Setting the style, tone, format, or other qualitative aspectsImproving reliability at producing a desired outputCorrecting failures to follow complex promptsHandling many edge cases in specific waysPerforming a new skill or task that’s hard to articulate in a prompt

What are Vector Embeddings?

Vector Embeddings are numerical vector representation of words. They are not only limited to text but can also represent images, videos, and other types of data.

The main benefits of using Vector Embeddings, are:

  1. Mathematical representation of our data.
  2. Relationships within our data are preserved.
  3. Data is compressed.

Great, next we're going to take a high-level look at how embeddings are created, and used in the context of Natural Language Processing (or NLP).

Embedding Models

Embedding Models are specialized models that are able to convert a collection of data into vector representations (or Embeddings). They take in unstructured data and then convert it to a numerical representation.

So for example the vectorized version of the word "hello" is: [0.2, 0.5, -0.1]

The added value of this, is that we'll be able to quickly look up similarities with other vector embeddings. Some common mathematical measures for doing that are the cosine similarity and the dot product.

Embeddings are key components in various NLP applications that range from sentiment analysis to text classification and more.

Popular embedding models include OpenAI Embeddings, and Word2vec.

Embedding Databases

Just like there are SQL and NoSQL databases that handle storing data. There are specialized embedding databases that make working with embeddings efficient. Some popular embedding databases include:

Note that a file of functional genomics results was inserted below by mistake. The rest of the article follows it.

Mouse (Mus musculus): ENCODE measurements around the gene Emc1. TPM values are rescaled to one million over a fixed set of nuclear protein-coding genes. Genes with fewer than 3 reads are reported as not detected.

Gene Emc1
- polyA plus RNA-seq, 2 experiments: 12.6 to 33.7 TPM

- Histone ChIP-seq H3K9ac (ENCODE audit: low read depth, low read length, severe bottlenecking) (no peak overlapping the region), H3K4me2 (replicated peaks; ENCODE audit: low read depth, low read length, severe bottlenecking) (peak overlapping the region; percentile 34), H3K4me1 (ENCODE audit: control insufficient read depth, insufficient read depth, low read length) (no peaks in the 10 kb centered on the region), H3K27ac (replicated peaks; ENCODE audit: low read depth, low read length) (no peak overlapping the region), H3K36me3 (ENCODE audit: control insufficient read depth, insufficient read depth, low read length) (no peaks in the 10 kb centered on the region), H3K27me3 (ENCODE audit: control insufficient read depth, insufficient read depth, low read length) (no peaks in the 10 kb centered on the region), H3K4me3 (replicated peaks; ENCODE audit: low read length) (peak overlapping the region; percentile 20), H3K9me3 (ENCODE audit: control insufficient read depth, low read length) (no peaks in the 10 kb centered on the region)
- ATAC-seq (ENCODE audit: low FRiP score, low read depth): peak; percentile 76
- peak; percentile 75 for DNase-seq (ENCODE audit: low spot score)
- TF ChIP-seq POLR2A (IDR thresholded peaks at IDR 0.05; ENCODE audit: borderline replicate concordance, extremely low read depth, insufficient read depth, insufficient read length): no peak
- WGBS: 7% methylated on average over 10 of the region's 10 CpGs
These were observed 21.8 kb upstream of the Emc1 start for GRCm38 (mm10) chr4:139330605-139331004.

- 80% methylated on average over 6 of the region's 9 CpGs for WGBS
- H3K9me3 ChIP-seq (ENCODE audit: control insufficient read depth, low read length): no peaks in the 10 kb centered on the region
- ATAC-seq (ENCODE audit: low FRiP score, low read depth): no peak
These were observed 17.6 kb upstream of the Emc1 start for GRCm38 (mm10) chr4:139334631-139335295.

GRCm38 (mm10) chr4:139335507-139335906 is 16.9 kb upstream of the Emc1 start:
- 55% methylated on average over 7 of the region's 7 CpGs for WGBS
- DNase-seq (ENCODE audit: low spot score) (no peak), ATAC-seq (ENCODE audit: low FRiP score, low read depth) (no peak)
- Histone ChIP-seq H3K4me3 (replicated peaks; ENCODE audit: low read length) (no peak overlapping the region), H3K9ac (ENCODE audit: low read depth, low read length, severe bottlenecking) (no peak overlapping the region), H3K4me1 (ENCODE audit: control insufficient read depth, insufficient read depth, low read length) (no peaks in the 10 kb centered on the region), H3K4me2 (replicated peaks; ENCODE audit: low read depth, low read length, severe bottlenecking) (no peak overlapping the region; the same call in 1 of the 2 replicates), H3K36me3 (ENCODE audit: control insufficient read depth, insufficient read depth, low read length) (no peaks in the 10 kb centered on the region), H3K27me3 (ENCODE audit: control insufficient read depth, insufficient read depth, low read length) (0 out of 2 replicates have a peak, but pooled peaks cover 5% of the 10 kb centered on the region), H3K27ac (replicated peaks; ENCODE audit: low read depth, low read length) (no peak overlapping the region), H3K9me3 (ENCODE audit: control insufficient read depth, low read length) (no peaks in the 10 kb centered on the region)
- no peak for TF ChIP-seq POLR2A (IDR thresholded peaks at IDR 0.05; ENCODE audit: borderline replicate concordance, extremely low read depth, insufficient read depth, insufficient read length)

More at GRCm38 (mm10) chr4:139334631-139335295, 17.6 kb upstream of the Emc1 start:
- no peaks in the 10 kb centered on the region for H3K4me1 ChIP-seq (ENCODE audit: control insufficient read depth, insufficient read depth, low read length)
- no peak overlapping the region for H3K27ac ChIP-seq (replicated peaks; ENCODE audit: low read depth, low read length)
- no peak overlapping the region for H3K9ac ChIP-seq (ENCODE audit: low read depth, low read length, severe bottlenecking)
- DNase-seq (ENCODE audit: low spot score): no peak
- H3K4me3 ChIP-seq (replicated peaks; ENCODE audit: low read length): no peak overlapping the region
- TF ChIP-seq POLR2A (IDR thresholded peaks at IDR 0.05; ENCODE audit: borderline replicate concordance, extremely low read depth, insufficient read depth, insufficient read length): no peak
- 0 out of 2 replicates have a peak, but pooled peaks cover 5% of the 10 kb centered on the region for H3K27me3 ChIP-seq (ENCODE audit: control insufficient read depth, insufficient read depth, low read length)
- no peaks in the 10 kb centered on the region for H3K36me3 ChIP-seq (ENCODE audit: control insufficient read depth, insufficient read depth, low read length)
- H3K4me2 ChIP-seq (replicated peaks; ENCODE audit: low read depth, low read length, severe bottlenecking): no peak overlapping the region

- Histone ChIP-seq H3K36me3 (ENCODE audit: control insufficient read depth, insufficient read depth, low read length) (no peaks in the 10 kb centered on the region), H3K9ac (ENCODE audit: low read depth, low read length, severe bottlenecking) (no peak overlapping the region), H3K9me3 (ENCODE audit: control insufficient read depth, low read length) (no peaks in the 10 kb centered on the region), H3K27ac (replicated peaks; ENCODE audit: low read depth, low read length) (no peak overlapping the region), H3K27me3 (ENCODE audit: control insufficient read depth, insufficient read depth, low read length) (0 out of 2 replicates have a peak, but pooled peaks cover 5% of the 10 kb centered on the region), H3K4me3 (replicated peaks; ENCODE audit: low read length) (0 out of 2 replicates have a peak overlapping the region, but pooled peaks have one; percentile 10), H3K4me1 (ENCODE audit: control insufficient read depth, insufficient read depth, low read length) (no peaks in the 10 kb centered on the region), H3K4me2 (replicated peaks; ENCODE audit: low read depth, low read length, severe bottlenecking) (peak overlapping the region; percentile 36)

Vector Embeddings Use Cases

  • Search engines recommend similar queries to yours that may also be relevant.
  • Sentiment analysis uses vector embeddings to determine the polarity of a given text (positive, negative, or neutral).
  • Q&A over documents such can easily look up similar content based on your query input.

LlamaIndex and LangChain

LlamaIndex or LangChain are tools that enable easy integration between a Large Language Model (such as GPT) and your private data, such as PDF, Databases, APIs, and more. They achieve this by using embedding models to build embeddings from your data sources during the ingestion phase, and then look for similarities during the query phase which retrieves related information that is then finally passed to the LLM as context to generate a specific answer to a question.

This process makes vector embeddings ideal in cases where you'd want LLMs to generate specific answers to a question from your own data sources.

If you've ever stumbled upon an AI tool that lets you chat with your documents, it's definitely using Vector Embeddings.

Further Reading

  • For a complete list of posts about LangChain, please check out this page.
  • For a complete list of posts about LlamaIndex, please check out this page.

The Big Question

So, which one should you choose?

If you're looking for exact answers to your queries go with Vector Embeddings. However, if you're looking to make a model respond in a certain way, or style a better approach would be to fine-tune that model to your liking.

Keep in mind that vector embeddings and fine-tuning are not mutually exclusive; in fact, they are often used together in various natural language processing (NLP) applications.

I hope this clears up any confusion that you may have had and please do share your comments or questions below and I'll be more than happy to respond!